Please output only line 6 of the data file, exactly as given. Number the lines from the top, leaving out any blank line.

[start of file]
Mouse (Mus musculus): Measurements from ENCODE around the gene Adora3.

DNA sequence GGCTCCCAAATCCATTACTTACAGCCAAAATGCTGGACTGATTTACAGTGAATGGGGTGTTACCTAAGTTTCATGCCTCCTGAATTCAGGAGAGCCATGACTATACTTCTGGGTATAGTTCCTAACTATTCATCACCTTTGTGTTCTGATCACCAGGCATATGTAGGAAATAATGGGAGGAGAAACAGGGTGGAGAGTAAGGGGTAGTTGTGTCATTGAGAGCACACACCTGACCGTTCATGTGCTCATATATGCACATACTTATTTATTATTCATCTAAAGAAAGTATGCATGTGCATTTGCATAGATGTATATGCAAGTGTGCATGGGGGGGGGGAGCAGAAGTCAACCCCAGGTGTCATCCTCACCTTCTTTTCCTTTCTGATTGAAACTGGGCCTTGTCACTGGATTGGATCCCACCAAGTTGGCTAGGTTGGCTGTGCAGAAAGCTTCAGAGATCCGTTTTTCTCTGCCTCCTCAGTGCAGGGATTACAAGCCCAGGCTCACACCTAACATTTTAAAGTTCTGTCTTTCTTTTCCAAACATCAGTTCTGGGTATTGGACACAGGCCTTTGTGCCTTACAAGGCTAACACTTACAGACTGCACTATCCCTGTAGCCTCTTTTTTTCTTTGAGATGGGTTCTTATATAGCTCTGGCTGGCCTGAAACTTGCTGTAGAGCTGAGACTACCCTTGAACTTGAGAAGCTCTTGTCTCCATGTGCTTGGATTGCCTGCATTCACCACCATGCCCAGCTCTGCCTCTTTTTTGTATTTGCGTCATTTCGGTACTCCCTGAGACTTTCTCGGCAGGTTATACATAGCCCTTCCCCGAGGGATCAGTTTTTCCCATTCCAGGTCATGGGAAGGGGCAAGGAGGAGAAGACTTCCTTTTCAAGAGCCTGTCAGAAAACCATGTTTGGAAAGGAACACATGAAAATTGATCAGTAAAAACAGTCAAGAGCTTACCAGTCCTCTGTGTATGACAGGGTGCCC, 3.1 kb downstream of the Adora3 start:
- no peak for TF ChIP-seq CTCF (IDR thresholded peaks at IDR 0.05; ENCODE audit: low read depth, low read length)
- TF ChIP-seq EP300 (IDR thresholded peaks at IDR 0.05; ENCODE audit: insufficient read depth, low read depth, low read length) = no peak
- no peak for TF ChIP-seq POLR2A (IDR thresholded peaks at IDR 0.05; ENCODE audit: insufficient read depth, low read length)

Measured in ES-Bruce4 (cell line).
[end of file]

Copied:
Measured in ES-Bruce4 (cell line).